3 Answers | Add Yours
The elements of the absurd in Beckett's play revolve around the meaningless nature and lack of totality present. There is little in way of traditional character development or maturation in the course of the play and even less in way of traditionalist structure. There is little in the way of redemption offered or even a stated undercutting of traditional values. The dialogue of the play moves into the absurdist realm, as there is little in way of traditionalist acknowledgement between characters in a verbal sense. There is constant difficulty in communicating with one another, as it seems as if characters are not speaking to or even at one another. In its absurdity, the play's true meanings lie and force the reader to examine their own values in what is presented in the play. In this light, another element of the absurd is revealed, as the traditionalist structure of artist vs. audience is altered to include them, creating the sense that everyone is part of the same absurd drama called consciousness.
I know nothing.
Most of the absurdity in "Waiting for Godot" stems from not only the plot, but also the characters. This play is non-traditional in the sense that nothing is answered or resolved. The reader never finds out who Godot is, although many believe Godot represents God. The main characters demonstrate absurdity because they have no understanding of their purpose - they are simply waiting for something they do not understand. Faith comes into question also - are the main characters demonstrative of extreme faith in that they wait and wait with no real promise of an outcome? Or, are they just two characters who are lost in a world that makes no sense to them so they wait with the expectation that something good may come of it? Then you have the minor characters who, when combined with the main characters, serve to add overall absurdity to the play with their nonsensical ramblings and interplay. All of these elements, and more, combine to classify this play as absurd drama.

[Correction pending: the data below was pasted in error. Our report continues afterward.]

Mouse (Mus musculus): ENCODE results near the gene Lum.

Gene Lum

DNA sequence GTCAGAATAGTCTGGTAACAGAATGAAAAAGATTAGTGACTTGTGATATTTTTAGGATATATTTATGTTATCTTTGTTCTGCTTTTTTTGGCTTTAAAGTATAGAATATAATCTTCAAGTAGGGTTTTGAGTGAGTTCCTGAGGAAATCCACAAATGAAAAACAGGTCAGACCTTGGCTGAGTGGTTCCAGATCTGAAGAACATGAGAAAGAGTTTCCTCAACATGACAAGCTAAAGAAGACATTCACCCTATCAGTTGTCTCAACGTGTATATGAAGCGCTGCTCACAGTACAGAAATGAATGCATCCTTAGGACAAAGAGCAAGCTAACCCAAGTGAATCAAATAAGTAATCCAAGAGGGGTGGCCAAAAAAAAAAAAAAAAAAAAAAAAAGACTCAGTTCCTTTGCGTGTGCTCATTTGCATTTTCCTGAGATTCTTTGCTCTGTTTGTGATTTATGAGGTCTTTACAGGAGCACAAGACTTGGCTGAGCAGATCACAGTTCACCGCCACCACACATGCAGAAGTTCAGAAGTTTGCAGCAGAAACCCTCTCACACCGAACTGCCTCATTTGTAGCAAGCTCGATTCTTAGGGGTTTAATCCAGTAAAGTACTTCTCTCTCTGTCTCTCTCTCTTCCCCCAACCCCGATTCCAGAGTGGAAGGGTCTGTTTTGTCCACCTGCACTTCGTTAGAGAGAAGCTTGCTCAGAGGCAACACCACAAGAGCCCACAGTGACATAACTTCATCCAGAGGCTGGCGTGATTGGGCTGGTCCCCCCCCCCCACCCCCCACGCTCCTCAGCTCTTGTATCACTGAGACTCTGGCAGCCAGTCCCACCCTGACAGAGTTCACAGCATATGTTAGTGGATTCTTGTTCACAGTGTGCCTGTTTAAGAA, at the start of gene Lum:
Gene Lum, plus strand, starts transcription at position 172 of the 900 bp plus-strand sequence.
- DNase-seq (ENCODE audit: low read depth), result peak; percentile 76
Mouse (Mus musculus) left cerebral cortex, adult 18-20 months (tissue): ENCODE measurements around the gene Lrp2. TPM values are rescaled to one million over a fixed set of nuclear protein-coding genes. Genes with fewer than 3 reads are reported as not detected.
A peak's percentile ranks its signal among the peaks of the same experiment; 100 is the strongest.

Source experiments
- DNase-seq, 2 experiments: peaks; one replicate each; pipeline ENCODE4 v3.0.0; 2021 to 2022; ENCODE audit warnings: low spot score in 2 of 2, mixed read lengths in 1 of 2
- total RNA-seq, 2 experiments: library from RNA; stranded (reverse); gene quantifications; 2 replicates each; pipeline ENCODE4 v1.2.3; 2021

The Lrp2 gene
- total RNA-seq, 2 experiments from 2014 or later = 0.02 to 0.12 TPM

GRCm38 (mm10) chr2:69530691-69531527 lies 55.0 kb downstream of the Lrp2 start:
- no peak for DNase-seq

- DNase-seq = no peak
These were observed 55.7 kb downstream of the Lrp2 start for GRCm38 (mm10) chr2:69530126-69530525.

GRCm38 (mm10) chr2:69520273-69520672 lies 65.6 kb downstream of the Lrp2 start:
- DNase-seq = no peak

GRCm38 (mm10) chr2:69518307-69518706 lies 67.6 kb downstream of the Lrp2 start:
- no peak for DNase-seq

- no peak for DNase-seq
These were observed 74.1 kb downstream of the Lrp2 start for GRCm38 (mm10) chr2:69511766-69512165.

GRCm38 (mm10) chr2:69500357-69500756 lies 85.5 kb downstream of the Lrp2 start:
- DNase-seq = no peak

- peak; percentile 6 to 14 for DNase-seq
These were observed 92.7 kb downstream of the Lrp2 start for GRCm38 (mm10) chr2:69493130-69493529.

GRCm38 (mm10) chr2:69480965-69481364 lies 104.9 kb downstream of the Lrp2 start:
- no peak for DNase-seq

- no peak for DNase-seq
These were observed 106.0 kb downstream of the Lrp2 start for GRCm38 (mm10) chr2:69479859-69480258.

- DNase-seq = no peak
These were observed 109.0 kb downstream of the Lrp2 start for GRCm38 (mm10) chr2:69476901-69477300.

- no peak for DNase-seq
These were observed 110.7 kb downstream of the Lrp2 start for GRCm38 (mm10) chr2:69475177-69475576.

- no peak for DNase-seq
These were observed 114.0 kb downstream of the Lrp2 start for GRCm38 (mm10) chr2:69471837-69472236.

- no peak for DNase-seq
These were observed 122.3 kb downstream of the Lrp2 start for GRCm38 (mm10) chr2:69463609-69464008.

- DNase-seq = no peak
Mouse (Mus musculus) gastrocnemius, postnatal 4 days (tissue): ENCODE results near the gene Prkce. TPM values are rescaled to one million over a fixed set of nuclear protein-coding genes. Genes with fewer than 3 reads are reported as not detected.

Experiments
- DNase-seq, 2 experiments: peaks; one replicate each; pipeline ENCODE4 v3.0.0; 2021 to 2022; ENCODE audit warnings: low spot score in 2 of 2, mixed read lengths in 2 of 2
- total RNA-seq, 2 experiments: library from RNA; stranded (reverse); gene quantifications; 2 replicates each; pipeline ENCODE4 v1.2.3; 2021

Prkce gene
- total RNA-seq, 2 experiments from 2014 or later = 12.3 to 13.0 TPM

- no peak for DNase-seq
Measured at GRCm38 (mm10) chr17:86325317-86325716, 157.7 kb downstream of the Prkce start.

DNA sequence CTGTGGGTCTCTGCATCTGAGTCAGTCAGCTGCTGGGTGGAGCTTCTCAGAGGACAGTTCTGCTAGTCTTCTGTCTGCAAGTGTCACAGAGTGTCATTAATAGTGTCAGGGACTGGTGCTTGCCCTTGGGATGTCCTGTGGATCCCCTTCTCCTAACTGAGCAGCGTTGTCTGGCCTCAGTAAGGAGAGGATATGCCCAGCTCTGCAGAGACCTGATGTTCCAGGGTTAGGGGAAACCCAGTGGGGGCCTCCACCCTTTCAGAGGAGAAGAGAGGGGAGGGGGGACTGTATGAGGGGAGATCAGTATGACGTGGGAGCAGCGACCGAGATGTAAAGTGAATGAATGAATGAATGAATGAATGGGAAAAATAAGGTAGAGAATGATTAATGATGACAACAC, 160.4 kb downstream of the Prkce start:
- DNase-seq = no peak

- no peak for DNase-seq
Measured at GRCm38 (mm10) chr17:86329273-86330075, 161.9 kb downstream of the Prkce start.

We’ve answered 319,180 questions. We can answer yours, too.Ask a question